Deep Throat’s identity was revealed numerous times before W. Mark Felt admitted it was him in 2005, including by Carl Bernstein’s son at a summer camp in the late 1980s. But as David Corn and Jeff Goldberg revealed in the following Nation piece, Felt’s identity was likely concealed to the larger public longer than it otherwise would have been by the fact that Felt himself was put in charge of the search for Deep Throat’s true identity.
The recent dramatic revelation about W. Mark Felt—the former top FBI man who has confessed to being Bob Woodward and Carl Bernstein’s secret source during the Watergate scandal—has yielded what seems to be the final chapter in the Deep Throat saga, and thus the conclusion to a three-decade-long whodunit rich in detail, psychology and irony. But Felt’s role as the most famous anonymous source in US history was even more complex and intrigue-loaded than the newly revised public account suggests. According to originally confidential FBI documents—some written by Felt—that were obtained by The Nation from the FBI’s archives, Felt played another heretofore unknown part in the Watergate tale: He was, at heated moments during the scandal, in charge of finding the source of Woodward and Bernstein’s Watergate scoops. In a twist worthy of le Carré, Deep Throat was assigned the mission of unearthing—and stopping—Deep Throat.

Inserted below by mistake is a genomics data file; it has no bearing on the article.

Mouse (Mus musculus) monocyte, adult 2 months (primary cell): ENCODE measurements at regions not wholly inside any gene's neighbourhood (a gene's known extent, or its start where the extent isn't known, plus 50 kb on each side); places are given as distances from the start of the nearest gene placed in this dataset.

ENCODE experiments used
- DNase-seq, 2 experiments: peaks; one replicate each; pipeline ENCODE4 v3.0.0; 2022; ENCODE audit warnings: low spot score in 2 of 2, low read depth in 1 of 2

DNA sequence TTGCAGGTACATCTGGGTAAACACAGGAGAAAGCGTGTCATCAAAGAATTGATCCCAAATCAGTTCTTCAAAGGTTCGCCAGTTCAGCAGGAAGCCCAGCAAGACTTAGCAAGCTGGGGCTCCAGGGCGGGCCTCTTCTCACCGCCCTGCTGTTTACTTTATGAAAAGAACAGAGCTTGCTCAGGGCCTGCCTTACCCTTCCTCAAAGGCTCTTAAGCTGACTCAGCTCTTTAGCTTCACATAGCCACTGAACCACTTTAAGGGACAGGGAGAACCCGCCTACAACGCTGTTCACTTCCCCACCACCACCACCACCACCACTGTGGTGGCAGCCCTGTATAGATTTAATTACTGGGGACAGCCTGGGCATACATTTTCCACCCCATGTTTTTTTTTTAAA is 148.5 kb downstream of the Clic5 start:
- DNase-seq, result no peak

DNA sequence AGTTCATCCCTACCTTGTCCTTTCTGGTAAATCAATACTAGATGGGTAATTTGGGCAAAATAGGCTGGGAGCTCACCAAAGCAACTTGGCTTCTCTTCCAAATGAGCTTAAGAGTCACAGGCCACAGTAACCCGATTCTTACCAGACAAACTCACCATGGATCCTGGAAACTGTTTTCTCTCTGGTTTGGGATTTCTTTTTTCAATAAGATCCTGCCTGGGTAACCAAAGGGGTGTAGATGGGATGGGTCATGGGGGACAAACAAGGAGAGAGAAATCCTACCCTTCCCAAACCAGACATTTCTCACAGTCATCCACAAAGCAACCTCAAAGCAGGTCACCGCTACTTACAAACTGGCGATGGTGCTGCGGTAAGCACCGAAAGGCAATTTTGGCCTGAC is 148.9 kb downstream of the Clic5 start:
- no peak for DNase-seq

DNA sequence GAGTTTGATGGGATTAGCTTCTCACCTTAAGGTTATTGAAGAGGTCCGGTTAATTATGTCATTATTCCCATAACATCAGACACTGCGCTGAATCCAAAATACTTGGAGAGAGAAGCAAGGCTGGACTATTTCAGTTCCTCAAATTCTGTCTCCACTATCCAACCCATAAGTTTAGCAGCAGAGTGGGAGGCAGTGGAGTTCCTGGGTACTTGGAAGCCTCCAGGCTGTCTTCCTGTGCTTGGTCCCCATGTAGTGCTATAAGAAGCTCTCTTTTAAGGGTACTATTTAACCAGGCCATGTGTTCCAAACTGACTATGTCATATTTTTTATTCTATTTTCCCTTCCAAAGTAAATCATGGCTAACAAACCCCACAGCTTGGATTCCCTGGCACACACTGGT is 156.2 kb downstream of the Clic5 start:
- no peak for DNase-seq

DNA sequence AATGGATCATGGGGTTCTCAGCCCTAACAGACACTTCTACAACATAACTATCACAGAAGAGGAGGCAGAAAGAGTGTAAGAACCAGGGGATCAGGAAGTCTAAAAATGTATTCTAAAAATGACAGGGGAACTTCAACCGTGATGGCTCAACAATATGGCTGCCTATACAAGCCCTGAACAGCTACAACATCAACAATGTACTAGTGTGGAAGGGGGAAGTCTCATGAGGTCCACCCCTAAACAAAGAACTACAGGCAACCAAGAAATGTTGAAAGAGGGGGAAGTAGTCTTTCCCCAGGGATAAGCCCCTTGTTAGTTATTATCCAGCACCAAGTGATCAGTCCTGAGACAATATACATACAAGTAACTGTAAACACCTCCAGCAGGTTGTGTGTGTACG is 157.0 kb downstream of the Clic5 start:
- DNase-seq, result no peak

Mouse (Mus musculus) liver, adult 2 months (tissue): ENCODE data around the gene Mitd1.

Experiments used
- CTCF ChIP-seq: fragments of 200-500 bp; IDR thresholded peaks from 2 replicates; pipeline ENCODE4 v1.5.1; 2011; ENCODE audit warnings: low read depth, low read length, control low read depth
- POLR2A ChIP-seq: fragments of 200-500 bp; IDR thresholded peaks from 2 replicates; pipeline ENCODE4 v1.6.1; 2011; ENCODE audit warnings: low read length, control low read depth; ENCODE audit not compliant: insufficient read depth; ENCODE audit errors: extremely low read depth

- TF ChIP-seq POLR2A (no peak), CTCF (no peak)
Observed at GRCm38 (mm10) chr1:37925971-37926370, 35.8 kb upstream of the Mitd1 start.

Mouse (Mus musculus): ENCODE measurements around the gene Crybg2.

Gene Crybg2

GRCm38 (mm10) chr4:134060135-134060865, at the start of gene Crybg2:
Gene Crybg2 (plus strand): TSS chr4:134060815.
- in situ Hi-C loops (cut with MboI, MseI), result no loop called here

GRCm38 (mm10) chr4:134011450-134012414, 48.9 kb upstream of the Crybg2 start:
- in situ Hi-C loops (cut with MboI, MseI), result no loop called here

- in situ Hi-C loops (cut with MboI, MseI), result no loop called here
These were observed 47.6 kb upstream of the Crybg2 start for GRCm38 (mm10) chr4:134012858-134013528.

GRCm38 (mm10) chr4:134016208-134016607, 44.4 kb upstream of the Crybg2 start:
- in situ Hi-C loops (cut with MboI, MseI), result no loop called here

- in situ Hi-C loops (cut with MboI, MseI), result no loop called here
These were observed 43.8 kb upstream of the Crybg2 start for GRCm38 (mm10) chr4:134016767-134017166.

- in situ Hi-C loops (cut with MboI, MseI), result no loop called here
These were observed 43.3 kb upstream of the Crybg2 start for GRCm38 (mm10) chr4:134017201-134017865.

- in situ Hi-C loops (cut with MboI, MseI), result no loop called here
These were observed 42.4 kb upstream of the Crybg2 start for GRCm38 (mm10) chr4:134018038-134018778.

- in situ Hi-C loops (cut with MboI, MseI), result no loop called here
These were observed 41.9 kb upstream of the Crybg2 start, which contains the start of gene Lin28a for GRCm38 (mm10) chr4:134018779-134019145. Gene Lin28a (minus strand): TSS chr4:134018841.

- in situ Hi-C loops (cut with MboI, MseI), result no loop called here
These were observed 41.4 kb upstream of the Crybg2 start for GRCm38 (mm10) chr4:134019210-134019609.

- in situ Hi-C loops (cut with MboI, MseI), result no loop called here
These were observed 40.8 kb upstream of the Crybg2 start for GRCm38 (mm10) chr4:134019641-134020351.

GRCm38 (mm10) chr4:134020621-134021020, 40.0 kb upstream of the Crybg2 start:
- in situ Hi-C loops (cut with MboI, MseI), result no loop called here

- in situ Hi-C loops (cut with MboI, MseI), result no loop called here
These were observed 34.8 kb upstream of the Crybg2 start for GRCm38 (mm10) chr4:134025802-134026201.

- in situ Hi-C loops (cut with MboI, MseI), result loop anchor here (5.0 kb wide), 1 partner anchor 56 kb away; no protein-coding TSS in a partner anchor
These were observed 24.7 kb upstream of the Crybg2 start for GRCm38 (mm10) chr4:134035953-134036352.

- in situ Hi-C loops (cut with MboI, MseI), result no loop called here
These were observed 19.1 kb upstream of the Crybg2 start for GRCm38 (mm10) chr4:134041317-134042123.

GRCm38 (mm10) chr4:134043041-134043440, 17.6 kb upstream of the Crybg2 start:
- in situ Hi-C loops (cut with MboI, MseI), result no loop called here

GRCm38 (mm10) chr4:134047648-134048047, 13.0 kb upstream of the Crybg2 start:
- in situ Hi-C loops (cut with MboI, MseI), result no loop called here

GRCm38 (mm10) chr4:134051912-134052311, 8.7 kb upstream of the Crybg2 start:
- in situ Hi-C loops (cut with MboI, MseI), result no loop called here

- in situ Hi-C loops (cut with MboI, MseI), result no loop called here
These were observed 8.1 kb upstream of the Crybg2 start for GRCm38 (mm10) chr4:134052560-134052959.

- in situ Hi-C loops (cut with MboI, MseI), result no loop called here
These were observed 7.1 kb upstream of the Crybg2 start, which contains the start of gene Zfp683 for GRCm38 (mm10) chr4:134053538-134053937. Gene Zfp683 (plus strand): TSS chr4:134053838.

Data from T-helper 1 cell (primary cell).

To mark The Nation’s 150th anniversary, every morning this year The Almanac will highlight something that happened that day in history and how The Nation covered it. Get The Almanac every day (or every week) by signing up to the e-mail newsletter.